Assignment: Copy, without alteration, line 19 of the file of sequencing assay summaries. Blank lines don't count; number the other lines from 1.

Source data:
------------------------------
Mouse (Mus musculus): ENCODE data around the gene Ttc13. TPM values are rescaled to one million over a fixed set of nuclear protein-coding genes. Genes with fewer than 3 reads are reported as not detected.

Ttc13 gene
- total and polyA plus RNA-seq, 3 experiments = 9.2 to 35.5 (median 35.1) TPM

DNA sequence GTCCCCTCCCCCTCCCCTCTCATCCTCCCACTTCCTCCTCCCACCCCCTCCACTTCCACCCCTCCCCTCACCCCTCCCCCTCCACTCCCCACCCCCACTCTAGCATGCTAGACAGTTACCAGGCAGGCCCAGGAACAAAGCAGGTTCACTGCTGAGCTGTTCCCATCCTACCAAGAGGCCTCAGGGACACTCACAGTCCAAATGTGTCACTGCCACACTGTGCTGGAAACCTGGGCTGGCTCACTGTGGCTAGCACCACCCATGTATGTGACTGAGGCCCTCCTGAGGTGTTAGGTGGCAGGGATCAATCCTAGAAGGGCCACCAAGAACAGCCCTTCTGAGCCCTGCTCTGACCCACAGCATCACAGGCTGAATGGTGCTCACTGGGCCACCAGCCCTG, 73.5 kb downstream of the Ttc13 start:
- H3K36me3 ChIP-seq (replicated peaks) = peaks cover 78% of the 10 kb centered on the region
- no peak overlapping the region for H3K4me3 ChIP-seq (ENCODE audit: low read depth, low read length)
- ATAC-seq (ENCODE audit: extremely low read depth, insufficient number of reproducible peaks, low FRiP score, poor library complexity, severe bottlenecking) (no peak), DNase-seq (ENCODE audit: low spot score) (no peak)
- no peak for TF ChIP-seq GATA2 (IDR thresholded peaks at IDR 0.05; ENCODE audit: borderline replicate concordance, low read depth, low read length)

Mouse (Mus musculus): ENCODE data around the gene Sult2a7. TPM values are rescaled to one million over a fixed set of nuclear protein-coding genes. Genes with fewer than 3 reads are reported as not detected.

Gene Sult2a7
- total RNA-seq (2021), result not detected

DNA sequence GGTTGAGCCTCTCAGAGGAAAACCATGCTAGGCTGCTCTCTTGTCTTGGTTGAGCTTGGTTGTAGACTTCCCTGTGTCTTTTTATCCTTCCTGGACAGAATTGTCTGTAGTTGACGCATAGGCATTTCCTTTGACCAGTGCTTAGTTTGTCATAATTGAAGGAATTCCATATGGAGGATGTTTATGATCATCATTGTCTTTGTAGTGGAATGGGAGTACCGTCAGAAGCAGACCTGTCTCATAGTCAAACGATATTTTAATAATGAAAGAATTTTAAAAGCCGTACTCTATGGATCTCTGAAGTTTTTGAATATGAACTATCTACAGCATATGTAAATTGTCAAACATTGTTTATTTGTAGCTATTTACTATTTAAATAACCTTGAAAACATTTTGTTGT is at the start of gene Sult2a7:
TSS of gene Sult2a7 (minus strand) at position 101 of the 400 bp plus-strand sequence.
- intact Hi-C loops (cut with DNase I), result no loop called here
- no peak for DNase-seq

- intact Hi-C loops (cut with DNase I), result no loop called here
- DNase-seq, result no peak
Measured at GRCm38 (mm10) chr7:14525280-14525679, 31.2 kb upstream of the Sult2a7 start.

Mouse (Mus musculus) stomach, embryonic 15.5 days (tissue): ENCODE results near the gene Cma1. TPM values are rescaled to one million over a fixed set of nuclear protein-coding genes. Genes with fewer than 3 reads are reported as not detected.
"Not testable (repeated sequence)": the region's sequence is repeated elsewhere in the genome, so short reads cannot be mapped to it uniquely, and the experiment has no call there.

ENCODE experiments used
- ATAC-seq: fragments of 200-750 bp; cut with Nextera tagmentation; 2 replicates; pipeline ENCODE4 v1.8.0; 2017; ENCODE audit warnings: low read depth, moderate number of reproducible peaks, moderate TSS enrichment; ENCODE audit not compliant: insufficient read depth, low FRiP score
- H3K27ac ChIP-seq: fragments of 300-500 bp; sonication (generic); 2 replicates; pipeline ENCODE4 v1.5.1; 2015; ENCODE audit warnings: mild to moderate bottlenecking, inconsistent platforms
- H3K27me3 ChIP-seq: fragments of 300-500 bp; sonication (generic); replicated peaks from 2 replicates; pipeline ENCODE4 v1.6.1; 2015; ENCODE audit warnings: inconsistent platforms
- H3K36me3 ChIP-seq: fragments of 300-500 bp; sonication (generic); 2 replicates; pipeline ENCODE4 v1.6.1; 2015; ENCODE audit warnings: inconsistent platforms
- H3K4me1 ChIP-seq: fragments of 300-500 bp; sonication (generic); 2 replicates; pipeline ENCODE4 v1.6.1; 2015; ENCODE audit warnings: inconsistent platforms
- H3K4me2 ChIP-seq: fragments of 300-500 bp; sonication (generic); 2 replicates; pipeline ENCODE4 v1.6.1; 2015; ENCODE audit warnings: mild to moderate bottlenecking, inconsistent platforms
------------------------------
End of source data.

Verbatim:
Mouse (Mus musculus) stomach, embryonic 15.5 days (tissue): ENCODE results near the gene Cma1. TPM values are rescaled to one million over a fixed set of nuclear protein-coding genes. Genes with fewer than 3 reads are reported as not detected.